By Dave Wischnowsky –

(CBS) The Baseball Hall of Fame held its annual induction ceremony this past weekend. But if you happened to miss it, well, you didn’t miss much.

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That’s because no one got in.

No one living at least, as for the first time since 1965, there wasn’t a single breathing inductee on stage in Cooperstown, N.Y., to bask in applause and share inspiring tales from his glory days on the diamond.

“Instead,” the New York Times wrote on Monday, “in a rain-delayed and sparsely attended ceremony that underscored the lingering damage that performance-enhancing drugs have inflicted on America’s national pastime, the three men who were enshrined have been dead since the 1930s.”

And Barry Bonds, Roger Clemens and Sammy Sosa – the trio of steroid-tainted superstars who were in their first year of eligibility, but shut out from the Hall – might as well be in the eyes of most baseball fans.

One year ago, I wrote that I wanted to see baseball’s Hall of Fame voters impose a one-year ban on inductions as a nod to the integrity of the game – or what’s left of it, at least.

In turn, I was satisfied back in January when the Hall announced that not only had Bonds, Clemens and Sosa failed to make the cut, but so too had new HOF hopefuls Craig Biggio, Mike Piazza and Curt Schilling, along with everyone else still on the ballot from Mark McGwire to Jack Morris.

Cooperstown, in my opinion, needed a fallow summer to cleanse the PED palate. But while the sport is already again mired in the mess that is Ryan Braun, Alex Rodriguez and the Biogenesis scandal, the good news is that next summer should be a feel-good feast for baseball fans.

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Especially those from Chicago.

That’s because former Cubs and White Sox greats Greg Maddux and Frank Thomas are likely to be inducted into the Hall in their first year on the ballot, along with Maddux’s longtime teammate in Atlanta, Tom Glavine. With no hints of steroid accusations attached to their names, consider those men to be the opposites of – and the antidote to – the “PED Three” of Bonds, Clemens and Sosa.

With such beloved – and presumably clean – big names on the ballot, next summer’s scene in Cooperstown should be a far cry the 2,500 fans that the Hall estimated as the attendance this past Sunday to see Jacob Ruppert, the Yankees’ owner from 1915-1939; umpire Hank O’Day, who officiated at the first World Series in 1903; and Deacon White, a 19th-century catcher and infielder, inducted.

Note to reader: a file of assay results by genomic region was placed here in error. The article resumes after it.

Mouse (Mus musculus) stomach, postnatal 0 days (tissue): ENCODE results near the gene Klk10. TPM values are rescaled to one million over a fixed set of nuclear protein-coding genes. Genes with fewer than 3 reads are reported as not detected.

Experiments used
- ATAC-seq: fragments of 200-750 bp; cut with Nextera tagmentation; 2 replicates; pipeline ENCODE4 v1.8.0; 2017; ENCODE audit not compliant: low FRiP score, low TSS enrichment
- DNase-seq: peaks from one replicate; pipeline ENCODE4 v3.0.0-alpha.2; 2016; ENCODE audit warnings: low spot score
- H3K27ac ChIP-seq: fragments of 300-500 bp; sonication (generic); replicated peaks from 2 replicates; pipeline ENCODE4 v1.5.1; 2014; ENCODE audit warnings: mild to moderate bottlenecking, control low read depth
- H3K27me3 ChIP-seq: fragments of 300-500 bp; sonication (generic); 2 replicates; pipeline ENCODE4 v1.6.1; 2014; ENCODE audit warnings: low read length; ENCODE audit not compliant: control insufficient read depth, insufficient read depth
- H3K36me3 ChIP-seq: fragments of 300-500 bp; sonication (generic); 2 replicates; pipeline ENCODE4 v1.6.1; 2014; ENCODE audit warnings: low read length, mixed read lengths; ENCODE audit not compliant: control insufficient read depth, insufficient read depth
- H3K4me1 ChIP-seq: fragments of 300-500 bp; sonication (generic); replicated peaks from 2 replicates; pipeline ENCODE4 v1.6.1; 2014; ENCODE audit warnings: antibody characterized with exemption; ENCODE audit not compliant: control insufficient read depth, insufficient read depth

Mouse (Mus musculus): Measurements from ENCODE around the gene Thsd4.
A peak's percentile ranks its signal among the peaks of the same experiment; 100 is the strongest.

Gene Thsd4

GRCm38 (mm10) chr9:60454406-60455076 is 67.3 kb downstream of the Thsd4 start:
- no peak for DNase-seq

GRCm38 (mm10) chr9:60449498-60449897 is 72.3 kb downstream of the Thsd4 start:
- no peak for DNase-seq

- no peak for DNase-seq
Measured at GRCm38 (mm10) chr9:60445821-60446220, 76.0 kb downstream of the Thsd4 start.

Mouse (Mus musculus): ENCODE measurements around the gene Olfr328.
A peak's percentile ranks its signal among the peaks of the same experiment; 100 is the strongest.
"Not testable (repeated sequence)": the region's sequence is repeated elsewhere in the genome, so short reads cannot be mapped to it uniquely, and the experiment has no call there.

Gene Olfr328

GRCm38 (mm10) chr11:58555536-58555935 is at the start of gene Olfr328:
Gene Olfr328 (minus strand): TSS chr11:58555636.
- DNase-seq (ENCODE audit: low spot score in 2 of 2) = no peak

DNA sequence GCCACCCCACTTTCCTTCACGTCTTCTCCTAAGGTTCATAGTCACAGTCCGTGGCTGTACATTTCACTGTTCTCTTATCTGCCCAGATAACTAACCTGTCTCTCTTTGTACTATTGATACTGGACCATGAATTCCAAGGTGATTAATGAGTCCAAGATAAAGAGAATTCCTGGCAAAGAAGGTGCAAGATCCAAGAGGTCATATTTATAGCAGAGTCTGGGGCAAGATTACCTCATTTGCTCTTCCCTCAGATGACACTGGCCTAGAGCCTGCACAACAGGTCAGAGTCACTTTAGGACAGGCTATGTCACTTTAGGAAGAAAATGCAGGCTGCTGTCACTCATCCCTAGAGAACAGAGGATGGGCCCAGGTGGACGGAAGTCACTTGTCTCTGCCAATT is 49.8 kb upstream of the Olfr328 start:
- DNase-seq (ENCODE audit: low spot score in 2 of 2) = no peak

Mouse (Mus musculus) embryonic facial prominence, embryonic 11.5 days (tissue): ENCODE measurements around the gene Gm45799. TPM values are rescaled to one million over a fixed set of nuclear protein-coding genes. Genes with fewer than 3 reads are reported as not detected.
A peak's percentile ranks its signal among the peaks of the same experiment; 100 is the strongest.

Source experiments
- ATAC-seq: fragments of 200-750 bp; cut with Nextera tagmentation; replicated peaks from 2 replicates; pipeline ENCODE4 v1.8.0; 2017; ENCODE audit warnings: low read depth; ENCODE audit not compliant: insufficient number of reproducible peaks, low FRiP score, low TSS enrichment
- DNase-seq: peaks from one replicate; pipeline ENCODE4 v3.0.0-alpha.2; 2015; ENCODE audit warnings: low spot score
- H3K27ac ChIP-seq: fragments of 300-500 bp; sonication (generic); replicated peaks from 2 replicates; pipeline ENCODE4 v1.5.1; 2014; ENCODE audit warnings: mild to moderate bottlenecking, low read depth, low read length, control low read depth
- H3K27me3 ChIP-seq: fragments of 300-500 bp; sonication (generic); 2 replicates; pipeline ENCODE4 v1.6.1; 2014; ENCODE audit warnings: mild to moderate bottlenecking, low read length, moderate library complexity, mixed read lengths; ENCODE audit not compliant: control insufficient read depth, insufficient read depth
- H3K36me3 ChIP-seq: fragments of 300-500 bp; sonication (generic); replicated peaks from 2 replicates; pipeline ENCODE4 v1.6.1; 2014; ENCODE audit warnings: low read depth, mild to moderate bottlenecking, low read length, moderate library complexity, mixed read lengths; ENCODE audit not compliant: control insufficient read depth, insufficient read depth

The New York Times wrote that supposed attendance of 2,500 “seemed kind, and it was well below the usual 10,000 to 15,000” and it was miniscule compared to the 75,000 who showed up six summers ago when Cal Ripken and Tony Gwynn were ushered into the Hall of Fame. Heck, even up on stage, only 32 Hall of Famers appeared for the ceremony, which usually draws 40 to 50 of them.

Also eligible for enshrinement in 2014 are managers Bobby Cox, Joe Torre and Tony LaRussa, along with holdovers such as Biggio (who was almost elected this year) and Morris (who will be in his final year of eligibility). If inducted, those men will surely help draw fans as well, although the Hall of Fame voters had best think long and hard about ushering in LaRussa considering his ties to high-profile PED users in both Oakland and St. Louis.

Regardless, though, the Summer of ’14 in Cooperstown should be a whole lot luckier than ’13 was. Baseball could use some good news – and good times – and it’s pleasing to know that Chicago baseball in the form of Frank Thomas and Greg Maddux should be able to help provide it.

Now, if we can just make it through the 12 months of Chicago baseball until then.

Dave Wischnowsky

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If nothing else, Dave Wischnowsky is an Illinois boy. Raised in Bourbonnais, educated at the University of Illinois and bred on sports in the Land of Lincoln, he now resides on Chicago’s North Side, just blocks from Wrigley Field. Formerly a reporter and blogger for the Chicago Tribune, Dave currently writes a syndicated column, The Wisch List, which you can check out via his blog at Follow him on Twitter @wischlist and read more of his CBS Chicago blog entries here.